It’s almost holiday season again, and for many out there the age-old question will come up: should you buy a holiday home or is it better to continue to rent each year?
Blogger: Cam McLellan, CEO, OpenCorp
One thing that's very important to keep in mind is that if the holiday home is to be considered an investment property, rational thinking and strategic consideration are required. It's important to be clear on your reason for purchasing. Be very careful when trying to mix the family's use of a holiday home with the wealth-building requirements of an investment property. It's very rare that the two align.
It seems that when I travel I always find myself window shopping at the local real estate office. More often than not I end up inside trying to feel out the local market. Easy to do, coffee in hand, sun's out and a few hours to kill. Slowly strolling along the main street with the family and there I am, drawn like a vortex into the agent's lair.
So what did I do?
Back in 2006 my wife and I were on holidays with her family at Apollo Bay, which is a neat little town on the west coast of Victoria. All it took was a call from some good friends of ours (also on holiday) with the idea of buying a couple of blocks close to the beach and golf course in Torquay. Yeah, I really needed my arm twisted hard on that one!
But the big question: was this a good investment decision?
In short, no. It's an okay investment but not a great investment in comparison to my standard portfolio pick.
We purchased our place at Torquay based on emotion. We were aware and happy with this fact. I was aware that this property would potentially not meet the growth requirements of our portfolio. But we had other properties that gave us the ability to add one that was for us.
So, do I encourage buying a holiday home while you're trying to build your initial portfolio? Sorry, but no. If you're buying a holiday home prior to building your initial portfolio, be very aware that this may set your wealth building strategy back for many years.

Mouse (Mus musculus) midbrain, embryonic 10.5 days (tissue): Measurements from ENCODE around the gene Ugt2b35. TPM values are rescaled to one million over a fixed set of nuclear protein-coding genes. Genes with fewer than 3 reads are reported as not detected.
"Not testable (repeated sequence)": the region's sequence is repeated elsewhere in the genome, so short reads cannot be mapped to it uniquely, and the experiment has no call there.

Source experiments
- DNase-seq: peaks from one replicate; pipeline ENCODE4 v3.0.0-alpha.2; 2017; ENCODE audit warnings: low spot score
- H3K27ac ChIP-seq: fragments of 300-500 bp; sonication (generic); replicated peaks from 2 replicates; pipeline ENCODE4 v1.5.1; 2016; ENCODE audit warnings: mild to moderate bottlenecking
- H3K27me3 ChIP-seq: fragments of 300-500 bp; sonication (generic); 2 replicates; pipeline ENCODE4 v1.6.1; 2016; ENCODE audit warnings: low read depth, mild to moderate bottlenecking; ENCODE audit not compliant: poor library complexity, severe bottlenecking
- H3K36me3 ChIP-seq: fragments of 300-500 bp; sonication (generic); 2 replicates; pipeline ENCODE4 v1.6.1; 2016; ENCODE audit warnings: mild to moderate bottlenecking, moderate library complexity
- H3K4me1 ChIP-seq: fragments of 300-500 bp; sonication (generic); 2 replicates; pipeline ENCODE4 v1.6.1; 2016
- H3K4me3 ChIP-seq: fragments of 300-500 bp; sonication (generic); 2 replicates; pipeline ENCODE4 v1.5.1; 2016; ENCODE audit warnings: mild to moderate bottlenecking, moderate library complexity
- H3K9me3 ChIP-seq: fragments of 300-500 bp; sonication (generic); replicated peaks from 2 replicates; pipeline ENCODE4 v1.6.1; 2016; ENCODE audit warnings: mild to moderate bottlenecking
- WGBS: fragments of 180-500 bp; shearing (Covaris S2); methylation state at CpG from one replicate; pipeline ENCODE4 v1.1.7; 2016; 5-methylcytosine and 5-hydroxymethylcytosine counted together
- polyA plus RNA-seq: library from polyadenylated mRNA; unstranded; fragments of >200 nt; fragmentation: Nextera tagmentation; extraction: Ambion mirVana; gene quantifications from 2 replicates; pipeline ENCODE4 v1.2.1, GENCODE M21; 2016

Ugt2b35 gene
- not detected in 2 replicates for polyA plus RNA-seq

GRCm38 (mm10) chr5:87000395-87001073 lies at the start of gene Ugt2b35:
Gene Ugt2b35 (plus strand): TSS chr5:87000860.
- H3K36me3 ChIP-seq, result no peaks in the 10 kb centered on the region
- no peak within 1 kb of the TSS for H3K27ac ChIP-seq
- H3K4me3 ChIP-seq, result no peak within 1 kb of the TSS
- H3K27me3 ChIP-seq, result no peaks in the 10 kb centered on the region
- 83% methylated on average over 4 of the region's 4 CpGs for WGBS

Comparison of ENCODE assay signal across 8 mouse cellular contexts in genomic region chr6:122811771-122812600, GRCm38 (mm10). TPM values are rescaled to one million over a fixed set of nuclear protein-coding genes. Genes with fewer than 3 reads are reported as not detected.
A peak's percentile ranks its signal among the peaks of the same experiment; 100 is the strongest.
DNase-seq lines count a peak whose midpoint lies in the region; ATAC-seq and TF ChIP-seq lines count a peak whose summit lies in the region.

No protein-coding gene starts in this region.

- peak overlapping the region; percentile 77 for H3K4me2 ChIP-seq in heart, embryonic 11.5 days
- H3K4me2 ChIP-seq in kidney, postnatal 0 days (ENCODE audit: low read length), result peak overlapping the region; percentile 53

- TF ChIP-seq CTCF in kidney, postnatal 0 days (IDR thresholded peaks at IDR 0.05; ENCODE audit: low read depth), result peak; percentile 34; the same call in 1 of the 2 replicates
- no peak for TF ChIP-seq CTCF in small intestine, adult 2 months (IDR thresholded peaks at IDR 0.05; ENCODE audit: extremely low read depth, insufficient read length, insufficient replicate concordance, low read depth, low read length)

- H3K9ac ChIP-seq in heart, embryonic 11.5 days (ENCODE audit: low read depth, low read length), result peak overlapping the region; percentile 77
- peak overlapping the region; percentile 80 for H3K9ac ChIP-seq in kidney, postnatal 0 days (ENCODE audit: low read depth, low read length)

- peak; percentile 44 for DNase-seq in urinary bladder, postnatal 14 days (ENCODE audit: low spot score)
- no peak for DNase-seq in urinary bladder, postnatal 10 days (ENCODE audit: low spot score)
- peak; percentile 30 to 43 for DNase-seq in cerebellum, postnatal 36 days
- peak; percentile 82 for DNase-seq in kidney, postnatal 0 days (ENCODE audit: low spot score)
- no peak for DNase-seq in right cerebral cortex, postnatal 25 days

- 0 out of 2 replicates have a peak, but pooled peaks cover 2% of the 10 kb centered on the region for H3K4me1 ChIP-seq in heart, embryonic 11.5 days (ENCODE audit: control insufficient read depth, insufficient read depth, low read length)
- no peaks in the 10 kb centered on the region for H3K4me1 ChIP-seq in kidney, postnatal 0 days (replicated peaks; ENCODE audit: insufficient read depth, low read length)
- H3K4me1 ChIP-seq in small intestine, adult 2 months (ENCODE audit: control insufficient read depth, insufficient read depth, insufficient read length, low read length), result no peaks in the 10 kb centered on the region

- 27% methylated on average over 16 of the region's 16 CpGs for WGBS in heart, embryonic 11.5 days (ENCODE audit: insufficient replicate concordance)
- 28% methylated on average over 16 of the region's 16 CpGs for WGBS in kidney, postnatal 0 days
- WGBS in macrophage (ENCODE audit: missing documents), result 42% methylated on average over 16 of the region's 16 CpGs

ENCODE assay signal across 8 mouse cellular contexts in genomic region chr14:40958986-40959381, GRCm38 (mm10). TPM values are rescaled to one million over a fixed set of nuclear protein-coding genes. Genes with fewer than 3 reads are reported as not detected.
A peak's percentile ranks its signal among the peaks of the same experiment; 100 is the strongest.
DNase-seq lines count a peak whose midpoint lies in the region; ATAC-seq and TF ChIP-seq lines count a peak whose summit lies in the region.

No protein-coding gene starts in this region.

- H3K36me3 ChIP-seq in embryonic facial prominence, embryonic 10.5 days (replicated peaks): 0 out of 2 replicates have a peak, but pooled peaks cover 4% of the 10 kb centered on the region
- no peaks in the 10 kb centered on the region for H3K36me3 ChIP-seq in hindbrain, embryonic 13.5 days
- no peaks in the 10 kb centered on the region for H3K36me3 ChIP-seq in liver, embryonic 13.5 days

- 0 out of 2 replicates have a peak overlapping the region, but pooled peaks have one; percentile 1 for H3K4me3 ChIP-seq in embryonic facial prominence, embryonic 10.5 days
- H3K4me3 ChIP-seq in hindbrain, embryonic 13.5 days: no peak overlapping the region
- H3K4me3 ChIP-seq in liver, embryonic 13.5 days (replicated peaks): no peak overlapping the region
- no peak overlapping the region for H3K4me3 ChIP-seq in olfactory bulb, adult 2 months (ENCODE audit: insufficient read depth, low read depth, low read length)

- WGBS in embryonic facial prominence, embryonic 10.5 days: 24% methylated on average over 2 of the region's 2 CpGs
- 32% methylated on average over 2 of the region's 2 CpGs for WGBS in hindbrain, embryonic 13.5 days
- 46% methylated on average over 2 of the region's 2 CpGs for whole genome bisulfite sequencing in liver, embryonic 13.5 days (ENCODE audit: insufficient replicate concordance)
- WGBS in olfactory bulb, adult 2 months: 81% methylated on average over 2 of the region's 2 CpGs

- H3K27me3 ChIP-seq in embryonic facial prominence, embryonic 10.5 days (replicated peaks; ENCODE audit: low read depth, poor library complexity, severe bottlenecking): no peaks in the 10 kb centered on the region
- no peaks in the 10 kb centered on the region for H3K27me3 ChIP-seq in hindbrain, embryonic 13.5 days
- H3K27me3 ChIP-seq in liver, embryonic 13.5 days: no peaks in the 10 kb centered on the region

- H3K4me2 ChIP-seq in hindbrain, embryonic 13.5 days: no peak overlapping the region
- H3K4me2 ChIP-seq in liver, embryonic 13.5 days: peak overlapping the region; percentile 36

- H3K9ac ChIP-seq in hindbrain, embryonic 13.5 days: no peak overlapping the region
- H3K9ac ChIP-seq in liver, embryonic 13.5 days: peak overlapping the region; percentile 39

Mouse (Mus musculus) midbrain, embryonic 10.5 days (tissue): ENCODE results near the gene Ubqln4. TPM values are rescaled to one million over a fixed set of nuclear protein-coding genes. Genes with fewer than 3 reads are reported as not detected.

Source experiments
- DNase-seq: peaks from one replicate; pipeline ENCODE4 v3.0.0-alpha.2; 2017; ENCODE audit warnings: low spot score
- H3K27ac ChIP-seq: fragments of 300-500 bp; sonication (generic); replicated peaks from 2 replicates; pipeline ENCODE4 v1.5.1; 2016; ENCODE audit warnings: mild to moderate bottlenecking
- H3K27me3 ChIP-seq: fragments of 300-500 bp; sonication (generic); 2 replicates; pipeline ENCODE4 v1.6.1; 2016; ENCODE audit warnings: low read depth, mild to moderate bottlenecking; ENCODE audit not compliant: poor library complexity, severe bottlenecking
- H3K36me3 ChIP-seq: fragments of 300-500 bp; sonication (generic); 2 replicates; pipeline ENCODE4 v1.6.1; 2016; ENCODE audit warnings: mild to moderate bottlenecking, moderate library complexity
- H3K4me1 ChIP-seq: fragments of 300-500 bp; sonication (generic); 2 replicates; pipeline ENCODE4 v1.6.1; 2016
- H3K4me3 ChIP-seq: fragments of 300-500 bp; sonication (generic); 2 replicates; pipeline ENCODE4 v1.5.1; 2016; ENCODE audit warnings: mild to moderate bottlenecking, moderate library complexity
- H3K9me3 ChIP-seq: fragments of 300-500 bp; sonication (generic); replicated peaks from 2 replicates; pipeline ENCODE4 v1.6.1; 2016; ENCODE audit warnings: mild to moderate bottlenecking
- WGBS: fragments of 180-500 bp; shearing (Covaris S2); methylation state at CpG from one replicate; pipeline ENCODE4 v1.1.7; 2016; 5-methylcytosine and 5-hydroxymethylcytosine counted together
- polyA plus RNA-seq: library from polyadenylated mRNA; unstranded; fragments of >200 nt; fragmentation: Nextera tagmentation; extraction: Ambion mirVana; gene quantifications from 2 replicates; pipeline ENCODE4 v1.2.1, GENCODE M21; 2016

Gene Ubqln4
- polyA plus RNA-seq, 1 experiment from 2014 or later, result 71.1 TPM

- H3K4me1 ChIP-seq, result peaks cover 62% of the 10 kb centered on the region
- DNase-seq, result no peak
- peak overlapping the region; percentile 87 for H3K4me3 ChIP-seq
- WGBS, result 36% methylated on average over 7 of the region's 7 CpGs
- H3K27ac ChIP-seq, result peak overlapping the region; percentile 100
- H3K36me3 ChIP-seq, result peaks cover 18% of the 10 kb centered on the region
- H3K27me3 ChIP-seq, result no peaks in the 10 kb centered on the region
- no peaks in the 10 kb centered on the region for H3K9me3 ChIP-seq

Most holiday homes are regional and therefore have a much slower capital appreciation rate than city properties. Another important factor to consider before purchasing is that the property may have a high cost to hold. Holding costs are considerably higher than a standard investment property. Agents' fees to manage the property are anywhere between 15 and 40 per cent of the rental yield. Fifteen per cent is standard. Then you'll need to add the basics: linen service, lawn and garden maintenance, cleaning after each stay, spring cleaning at least twice a year, repairs, and the list goes on.
It's also important that you're aware there's no tax deduction for the time that you're staying in the property. Don't take any short cuts, the tax office is continually looking to crack down on this.
After talking to a number of agents, it's clear that around a third of the sales that occur in holiday destinations occur just after the peak holiday period. Most holiday homes purchased are therefore impulse buys. As long as you understand this you'll start to think somewhat rationally about your purchase.
My advice is to build your portfolio with smart investments and only then go out and buy your family a holiday home once you're financially able to justify it.
About the Blogger
Director of OpenCorp, Cam McLellan is committed to sharing his passion and property investment knowledge with everyday Australians.
After thriving in the telecommunications, technology and recruitment sectors and making six BRW Lists in 8 years, alongside accomplished OpenCorp. entrepreneurs Matthew Lewison and Allister Lewison, founded OpenCorp. eight years ago.
Cam started investing in real estate at a young age and quickly mastered the art of building sustainable wealth. He has used the same wealth building strategy to develop a multi-million dollar business, sharing his knowledge and skill with ordinary Australians. Cam has personally bought, sold and developed numerous properties and has an extensive residential and commercial investment portfolio.